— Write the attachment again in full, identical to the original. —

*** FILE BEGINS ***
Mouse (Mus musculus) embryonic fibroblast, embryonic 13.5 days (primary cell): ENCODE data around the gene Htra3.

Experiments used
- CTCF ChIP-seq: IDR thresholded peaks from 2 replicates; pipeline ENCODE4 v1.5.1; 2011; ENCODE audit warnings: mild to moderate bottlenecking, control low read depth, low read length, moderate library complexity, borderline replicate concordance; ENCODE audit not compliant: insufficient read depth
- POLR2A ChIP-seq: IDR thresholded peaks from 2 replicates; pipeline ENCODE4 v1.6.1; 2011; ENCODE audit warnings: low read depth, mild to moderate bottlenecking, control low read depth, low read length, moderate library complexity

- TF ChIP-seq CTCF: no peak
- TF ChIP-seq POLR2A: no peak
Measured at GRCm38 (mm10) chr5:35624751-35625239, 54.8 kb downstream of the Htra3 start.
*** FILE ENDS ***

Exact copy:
Mouse (Mus musculus) embryonic fibroblast, embryonic 13.5 days (primary cell): ENCODE data around the gene Htra3.

Experiments used
- CTCF ChIP-seq: IDR thresholded peaks from 2 replicates; pipeline ENCODE4 v1.5.1; 2011; ENCODE audit warnings: mild to moderate bottlenecking, control low read depth, low read length, moderate library complexity, borderline replicate concordance; ENCODE audit not compliant: insufficient read depth
- POLR2A ChIP-seq: IDR thresholded peaks from 2 replicates; pipeline ENCODE4 v1.6.1; 2011; ENCODE audit warnings: low read depth, mild to moderate bottlenecking, control low read depth, low read length, moderate library complexity

- TF ChIP-seq CTCF: no peak
- TF ChIP-seq POLR2A: no peak
Measured at GRCm38 (mm10) chr5:35624751-35625239, 54.8 kb downstream of the Htra3 start.